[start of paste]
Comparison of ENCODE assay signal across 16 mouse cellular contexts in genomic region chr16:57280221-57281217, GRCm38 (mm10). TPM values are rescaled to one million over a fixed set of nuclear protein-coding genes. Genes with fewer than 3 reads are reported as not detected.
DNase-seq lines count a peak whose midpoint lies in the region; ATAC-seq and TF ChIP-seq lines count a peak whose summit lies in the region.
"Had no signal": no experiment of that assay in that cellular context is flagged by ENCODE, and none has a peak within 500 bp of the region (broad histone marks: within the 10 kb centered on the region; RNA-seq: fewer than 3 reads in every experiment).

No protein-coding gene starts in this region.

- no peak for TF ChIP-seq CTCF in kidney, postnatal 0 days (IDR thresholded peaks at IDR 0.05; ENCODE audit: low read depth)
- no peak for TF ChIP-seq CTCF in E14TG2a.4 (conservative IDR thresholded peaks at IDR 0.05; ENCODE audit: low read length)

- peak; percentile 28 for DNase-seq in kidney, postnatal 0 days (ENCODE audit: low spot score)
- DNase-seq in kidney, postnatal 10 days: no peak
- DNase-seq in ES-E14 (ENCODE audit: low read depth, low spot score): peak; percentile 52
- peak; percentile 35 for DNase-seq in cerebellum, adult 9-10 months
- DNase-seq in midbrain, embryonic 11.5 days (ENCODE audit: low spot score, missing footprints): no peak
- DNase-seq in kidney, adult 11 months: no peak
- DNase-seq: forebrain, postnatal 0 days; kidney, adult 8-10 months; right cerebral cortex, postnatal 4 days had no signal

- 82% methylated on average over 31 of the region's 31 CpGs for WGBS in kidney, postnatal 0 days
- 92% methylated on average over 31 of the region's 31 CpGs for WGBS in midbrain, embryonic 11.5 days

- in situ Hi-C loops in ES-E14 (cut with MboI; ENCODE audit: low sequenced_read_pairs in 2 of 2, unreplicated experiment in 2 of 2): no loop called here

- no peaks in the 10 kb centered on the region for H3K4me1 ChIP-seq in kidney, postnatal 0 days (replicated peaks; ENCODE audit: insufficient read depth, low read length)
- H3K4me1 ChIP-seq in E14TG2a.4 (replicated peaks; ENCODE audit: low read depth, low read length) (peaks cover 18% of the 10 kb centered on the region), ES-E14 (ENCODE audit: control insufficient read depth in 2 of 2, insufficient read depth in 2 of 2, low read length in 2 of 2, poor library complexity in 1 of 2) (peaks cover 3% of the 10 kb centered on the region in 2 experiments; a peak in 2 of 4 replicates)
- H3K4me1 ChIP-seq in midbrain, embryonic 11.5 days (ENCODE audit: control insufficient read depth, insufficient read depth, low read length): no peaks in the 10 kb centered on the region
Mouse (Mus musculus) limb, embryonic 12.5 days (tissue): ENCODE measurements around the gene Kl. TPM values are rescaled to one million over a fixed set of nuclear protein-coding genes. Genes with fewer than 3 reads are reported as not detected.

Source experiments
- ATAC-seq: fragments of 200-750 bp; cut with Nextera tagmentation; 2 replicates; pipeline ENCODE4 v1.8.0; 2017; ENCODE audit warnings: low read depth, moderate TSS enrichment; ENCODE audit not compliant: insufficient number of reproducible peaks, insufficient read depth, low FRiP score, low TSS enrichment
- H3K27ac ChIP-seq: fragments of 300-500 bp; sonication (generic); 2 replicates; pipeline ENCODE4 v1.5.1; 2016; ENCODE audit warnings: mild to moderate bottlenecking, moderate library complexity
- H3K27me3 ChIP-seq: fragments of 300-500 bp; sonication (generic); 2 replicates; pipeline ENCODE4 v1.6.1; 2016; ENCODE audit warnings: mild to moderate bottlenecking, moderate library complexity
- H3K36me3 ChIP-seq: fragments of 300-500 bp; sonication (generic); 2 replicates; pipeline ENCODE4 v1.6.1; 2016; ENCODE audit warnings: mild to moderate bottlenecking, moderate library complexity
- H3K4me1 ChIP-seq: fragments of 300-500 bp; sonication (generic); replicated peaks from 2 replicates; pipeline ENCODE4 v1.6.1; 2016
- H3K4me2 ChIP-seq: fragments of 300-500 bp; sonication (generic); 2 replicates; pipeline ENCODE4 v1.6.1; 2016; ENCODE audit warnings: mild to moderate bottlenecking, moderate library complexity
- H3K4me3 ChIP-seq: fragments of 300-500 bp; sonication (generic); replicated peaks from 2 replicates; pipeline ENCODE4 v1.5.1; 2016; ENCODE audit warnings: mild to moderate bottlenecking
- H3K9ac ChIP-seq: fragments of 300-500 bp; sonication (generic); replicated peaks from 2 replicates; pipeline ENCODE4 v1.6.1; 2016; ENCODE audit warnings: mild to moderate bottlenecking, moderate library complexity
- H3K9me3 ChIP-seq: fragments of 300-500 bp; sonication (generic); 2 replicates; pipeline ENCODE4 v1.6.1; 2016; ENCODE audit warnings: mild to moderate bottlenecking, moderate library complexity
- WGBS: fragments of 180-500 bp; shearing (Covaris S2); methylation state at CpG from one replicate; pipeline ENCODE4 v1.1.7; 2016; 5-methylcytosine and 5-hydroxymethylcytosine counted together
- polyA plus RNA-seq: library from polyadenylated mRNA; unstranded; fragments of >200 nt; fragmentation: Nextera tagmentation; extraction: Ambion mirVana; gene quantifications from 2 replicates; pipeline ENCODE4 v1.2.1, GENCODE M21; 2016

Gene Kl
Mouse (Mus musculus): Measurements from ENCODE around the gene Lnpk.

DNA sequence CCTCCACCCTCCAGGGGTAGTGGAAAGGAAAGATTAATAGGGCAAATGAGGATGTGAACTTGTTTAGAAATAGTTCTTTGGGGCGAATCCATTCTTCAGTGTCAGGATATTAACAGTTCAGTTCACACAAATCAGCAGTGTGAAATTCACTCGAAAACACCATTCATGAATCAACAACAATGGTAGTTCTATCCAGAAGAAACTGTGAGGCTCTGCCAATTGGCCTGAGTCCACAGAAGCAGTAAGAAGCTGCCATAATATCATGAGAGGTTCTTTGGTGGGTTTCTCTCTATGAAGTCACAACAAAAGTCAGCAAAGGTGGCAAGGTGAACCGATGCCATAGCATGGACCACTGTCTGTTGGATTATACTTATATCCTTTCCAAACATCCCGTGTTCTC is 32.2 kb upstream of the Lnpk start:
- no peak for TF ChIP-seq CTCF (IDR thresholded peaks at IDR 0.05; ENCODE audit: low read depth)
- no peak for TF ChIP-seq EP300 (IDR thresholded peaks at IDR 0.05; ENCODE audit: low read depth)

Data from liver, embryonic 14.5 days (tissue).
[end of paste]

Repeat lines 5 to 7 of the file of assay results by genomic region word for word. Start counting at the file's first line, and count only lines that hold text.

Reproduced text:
- no peak for TF ChIP-seq CTCF in kidney, postnatal 0 days (IDR thresholded peaks at IDR 0.05; ENCODE audit: low read depth)
- no peak for TF ChIP-seq CTCF in E14TG2a.4 (conservative IDR thresholded peaks at IDR 0.05; ENCODE audit: low read length)

- peak; percentile 28 for DNase-seq in kidney, postnatal 0 days (ENCODE audit: low spot score)